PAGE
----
Follow your usual routine – Whether that’s starting your day with a cup of tea at your desk, a mid morning snack, going through your inbox for the first 30 minutes of the day, having lunch at 1.30pm, whatever it may be.
I start each day with a gratitude practice of listing 10 things I am grateful for.
Things are changing quickly and becoming quite difficult in some ways. It can be difficult to keep up with gratitude through challenging times.
You might find yourself wondering what exactly there is to be grateful for in a time of such great uncertainty. But I find that if you focus on the good bits (no matter how small) there is always something to be grateful for. I have no doubt that before you know it you’ll have reached 10 things pretty easily.
It could be sunny weather, the people you live with, the food in your cupboards, your health, the smoothie you made, being able to communicate with loved ones far away, the fact that you’re able to work from home, the friend that sent you a song as a pick me up, the extra time you have now you’re no longer commuting to work or even your favourite (almost) daily blog.
It might be difficult to think of things when you’re fearful or overwhelmed but know that this the perfect time to put your daily gratitude practice into practice
Turns out that the 9-5 isn’t as necessary as it once was.
With everything going on in the world meetings are becoming emails or being done by video, travel has come to a halt and working from home may become the non-optional office alternative.
Despite the unfortunate situation that has caused things to change, I can’t help but notice that there is something to learn.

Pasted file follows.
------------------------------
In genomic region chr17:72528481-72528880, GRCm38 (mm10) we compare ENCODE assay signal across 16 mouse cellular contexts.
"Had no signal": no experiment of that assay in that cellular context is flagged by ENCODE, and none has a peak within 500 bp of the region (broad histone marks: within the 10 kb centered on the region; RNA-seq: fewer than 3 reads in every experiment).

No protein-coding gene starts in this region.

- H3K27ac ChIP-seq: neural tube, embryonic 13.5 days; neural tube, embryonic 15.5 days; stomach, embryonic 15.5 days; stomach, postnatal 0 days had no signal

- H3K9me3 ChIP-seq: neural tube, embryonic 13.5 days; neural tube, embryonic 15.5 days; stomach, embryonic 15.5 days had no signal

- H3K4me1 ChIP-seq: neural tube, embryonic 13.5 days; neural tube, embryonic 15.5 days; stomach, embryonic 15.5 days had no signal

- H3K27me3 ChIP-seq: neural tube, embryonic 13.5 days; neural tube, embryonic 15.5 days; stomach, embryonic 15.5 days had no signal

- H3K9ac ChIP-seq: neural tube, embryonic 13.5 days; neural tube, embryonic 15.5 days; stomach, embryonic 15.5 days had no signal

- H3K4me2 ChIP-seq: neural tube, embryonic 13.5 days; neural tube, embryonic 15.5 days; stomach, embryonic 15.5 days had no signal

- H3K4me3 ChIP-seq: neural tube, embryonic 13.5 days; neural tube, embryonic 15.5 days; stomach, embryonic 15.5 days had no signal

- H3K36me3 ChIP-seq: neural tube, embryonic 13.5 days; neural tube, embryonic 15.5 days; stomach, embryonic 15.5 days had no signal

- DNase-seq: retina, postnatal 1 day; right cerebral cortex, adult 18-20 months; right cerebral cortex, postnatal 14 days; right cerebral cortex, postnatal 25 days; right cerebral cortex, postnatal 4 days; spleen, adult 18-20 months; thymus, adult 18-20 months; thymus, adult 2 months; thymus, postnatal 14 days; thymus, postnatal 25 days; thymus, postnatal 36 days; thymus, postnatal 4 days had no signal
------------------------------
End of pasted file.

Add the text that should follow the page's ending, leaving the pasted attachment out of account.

As someone that works in an office less than 50% of what I do requires me to be in the building or to interact with my co-workers.
But I can imagine a time when people used typewriters or even computers that you couldn’t physically take home. Back then, being in your office was necessary to undertake your work.
These days all you need is a laptop and you can use that anywhere.
I’m not championing no longer having an office at all. However, I do think it is worth exploring how often you actually need to be in the company office and the purpose that it serves.
For many it’s the social aspect of going to the kitchen for tea and a catch up with a work pal, it’s meeting people when you’re new to the city, it’s having a space to work for those with limited room at home or those wanting to maintain separation between work and life.
Having an office to go to isn’t necessary for 8 hours a day, 5 days a week but it does come with benefits.
It introduces us to new people, gives us a routine and gives us the opportunity to be part of a culture.